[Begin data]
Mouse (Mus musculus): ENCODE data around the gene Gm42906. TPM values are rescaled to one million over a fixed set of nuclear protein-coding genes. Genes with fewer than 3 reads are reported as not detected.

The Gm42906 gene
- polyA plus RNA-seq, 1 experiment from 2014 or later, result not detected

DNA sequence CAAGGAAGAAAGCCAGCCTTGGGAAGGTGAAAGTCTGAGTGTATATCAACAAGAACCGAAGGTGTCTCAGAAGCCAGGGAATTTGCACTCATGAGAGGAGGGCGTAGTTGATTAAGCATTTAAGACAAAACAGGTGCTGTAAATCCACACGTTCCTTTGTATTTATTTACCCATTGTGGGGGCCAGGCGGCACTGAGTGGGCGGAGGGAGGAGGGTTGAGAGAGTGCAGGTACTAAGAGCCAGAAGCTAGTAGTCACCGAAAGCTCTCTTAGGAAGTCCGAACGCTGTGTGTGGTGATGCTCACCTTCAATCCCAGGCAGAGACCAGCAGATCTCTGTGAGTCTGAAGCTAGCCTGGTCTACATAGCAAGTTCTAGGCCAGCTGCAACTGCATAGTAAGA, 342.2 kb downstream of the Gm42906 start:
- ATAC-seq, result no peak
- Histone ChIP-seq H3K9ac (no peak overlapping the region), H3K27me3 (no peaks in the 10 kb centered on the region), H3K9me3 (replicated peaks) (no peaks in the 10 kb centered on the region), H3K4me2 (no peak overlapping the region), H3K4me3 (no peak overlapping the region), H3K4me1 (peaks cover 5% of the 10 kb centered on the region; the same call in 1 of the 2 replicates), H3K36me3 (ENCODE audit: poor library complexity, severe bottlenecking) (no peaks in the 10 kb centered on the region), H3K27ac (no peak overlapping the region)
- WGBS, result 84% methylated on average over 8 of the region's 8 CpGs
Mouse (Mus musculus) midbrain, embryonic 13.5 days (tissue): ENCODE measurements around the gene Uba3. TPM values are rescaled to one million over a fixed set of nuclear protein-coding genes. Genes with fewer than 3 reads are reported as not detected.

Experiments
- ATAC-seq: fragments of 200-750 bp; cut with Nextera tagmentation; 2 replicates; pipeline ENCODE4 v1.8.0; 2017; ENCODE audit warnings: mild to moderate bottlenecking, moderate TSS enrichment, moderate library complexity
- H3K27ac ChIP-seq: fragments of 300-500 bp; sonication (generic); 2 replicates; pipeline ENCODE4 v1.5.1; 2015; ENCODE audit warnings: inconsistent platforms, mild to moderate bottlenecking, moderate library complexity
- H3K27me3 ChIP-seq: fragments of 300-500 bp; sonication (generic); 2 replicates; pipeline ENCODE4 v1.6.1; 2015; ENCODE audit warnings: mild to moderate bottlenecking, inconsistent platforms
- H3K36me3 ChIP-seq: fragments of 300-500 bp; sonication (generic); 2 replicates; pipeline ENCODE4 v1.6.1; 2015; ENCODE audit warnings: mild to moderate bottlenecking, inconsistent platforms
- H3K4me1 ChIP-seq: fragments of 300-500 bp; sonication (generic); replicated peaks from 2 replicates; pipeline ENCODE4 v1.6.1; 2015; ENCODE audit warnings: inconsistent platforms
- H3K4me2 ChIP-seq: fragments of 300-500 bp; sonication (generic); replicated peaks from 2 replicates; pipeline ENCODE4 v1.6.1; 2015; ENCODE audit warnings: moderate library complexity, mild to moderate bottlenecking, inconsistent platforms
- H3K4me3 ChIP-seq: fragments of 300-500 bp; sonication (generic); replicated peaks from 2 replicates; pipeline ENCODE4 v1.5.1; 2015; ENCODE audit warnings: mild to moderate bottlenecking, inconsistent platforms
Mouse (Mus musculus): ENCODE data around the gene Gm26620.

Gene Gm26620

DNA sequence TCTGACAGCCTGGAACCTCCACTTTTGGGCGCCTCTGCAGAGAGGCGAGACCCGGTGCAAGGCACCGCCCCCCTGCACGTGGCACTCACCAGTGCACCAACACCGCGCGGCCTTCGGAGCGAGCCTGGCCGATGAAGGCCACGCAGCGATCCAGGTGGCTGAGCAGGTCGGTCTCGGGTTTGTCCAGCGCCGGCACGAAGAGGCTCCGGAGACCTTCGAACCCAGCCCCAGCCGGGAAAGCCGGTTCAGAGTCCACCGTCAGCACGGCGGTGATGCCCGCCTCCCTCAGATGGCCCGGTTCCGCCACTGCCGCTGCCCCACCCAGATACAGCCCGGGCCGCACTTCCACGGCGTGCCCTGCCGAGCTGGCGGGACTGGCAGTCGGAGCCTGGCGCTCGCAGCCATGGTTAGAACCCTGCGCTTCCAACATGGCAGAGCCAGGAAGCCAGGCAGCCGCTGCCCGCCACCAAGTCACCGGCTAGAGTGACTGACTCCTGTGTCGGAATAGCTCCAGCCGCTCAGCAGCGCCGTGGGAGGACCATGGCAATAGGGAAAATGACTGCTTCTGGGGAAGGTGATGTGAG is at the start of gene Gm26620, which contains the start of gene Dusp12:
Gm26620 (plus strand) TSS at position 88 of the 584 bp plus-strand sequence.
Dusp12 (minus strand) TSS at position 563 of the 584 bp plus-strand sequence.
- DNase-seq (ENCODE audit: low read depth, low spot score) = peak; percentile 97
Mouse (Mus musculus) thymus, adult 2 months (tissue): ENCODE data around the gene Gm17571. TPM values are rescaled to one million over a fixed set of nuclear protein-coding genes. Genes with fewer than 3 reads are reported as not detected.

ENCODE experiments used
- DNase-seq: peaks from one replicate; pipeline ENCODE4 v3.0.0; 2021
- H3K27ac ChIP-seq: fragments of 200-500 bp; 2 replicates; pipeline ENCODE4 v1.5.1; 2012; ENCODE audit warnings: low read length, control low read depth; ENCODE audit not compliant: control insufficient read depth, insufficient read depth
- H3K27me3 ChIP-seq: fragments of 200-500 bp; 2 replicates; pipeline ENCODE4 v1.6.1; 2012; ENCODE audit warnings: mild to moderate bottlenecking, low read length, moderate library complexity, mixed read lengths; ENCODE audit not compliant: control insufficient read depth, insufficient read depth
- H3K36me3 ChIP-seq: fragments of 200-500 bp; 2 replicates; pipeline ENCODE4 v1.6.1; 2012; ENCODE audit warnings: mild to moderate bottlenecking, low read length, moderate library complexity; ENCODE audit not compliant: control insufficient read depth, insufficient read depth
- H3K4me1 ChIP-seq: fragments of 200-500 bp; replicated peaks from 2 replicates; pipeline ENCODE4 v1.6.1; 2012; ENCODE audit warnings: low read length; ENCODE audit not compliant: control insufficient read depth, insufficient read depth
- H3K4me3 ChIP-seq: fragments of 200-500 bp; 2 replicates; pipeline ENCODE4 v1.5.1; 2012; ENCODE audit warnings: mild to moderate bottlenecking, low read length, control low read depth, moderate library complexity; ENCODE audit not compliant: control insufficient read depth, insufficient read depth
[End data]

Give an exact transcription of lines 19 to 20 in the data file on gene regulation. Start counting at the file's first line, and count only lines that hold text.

DNA sequence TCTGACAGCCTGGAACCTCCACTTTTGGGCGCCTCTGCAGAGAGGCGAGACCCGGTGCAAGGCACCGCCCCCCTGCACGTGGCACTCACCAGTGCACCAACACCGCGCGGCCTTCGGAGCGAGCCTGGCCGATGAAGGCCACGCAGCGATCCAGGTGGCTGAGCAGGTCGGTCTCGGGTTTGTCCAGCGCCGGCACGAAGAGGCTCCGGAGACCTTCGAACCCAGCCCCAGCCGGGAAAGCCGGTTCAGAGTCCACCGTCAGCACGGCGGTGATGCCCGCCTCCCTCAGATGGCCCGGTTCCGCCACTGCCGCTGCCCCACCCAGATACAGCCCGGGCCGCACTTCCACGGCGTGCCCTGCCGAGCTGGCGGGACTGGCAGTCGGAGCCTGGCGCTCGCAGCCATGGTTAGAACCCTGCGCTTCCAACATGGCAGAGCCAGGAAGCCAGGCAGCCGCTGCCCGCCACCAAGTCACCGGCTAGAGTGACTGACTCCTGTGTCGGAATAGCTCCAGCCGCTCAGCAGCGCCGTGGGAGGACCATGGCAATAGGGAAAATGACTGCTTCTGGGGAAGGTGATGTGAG is at the start of gene Gm26620, which contains the start of gene Dusp12:
Gm26620 (plus strand) TSS at position 88 of the 584 bp plus-strand sequence.